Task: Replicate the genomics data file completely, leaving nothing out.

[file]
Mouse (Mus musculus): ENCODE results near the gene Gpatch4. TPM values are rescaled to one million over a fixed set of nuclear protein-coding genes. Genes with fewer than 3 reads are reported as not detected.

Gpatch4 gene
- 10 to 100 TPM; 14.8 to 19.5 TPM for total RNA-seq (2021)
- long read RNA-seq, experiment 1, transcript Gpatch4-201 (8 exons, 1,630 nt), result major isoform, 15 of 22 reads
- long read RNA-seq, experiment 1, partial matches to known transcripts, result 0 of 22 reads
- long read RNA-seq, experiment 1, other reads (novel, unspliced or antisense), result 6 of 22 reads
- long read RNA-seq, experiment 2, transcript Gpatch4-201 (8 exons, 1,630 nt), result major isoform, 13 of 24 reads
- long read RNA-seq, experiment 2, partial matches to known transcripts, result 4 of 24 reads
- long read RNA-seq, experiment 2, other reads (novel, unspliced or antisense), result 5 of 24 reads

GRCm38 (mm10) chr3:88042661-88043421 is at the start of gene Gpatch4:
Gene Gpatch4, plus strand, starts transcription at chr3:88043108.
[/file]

Mouse (Mus musculus): ENCODE results near the gene Gpatch4. TPM values are rescaled to one million over a fixed set of nuclear protein-coding genes. Genes with fewer than 3 reads are reported as not detected.

Gpatch4 gene
- 10 to 100 TPM; 14.8 to 19.5 TPM for total RNA-seq (2021)
- long read RNA-seq, experiment 1, transcript Gpatch4-201 (8 exons, 1,630 nt), result major isoform, 15 of 22 reads
- long read RNA-seq, experiment 1, partial matches to known transcripts, result 0 of 22 reads
- long read RNA-seq, experiment 1, other reads (novel, unspliced or antisense), result 6 of 22 reads
- long read RNA-seq, experiment 2, transcript Gpatch4-201 (8 exons, 1,630 nt), result major isoform, 13 of 24 reads
- long read RNA-seq, experiment 2, partial matches to known transcripts, result 4 of 24 reads
- long read RNA-seq, experiment 2, other reads (novel, unspliced or antisense), result 5 of 24 reads

GRCm38 (mm10) chr3:88042661-88043421 is at the start of gene Gpatch4:
Gene Gpatch4, plus strand, starts transcription at chr3:88043108.